The first graphics engine I wrote was in the late 1990s which I originally named KA3D — short for Kick-Ass 3D. But, I couldn’t commit to this name because it had a slight hint of profanity which I am generally uncomfortable with. So I changed it to Fluxions after the Method of Fluxions which Isaac Newton invented. The name was cool and it had the allure of mystery. I found an old version of my website, though mostly non-working, which was cached in October 1999.
The first engine was short-lived and it was completely software-based using scan-line rendering and blended lightmaps and color look-up tables. It was written for MS-DOS using the DJGPP port of GNU C++ compilers. Then I discovered the Allegro library.
The Allegro engine was a game engine that was fairly easy to get into. It had graphical user interfaces and extensions for 3D graphics. I was also getting into Linux at the time and I was first learning about the Mesa library for rendering with OpenGL. And then I was lucky to get a hold of Riva TNT2 card which had OpenGL graphics drivers to use at school.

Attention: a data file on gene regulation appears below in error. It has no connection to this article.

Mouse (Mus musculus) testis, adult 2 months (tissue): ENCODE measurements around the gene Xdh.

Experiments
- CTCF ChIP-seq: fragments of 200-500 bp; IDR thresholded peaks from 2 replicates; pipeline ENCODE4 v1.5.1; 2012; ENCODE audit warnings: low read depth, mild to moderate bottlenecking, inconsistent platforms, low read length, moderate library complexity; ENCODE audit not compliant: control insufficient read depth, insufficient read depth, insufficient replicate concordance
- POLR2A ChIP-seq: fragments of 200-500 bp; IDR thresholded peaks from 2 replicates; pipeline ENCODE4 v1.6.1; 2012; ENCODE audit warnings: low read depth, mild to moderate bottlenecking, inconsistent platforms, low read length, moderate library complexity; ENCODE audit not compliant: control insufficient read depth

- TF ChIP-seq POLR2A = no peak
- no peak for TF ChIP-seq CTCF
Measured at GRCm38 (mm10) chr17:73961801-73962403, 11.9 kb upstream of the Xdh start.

So I began writing the second version of Fluxions using OpenGL 1.1. I used this for a game I was working on called Outpost Wars. I remember there was an online contest for 3D demos, so I submitted the following demo. You could walk around this strange sculpture featuring rotating rings kinda like the ones from Superman.
I followed the extension scene around OpenGL until at least version 1.5. This was especially useful for doing bump mapping and other related techniques. I started working on an outer space network game with some friends from work. Unfortunately, we were not able to complete it, but I still look fondly back on that work. I was very pleased with some graphical user interface work I programmed and utilizing bump mapping and lightmapping. But programmable shaders were becoming interesting and so it was time for the longest-running Fluxions 3.0 graphics engine.
When I began working on programmable graphics, the 3D engine has taken a number of turns before it gets to its final form. But basically, it served as the basis of my Master’s and Ph.D. research. My first trip to SIGGRAPH in 2012 really brought me up to speed on many of the latest and greatest pushes into physically based rendering. You can see some of the improvements in the remaining two images.
So, I think it’s probably time that I put Fluxions 3.0 to bed. It needs a few last remaining touches, but the next version will switch to the Vulkan graphics library and make use of real-time path tracing. I will work on moving some of my earlier research work on local dynamic radiance maps, spherical harmonic lights, and scalable SH harmonics. Farewell Fluxions 3.0, and good tidings to the new Fluxions 4.0 engine.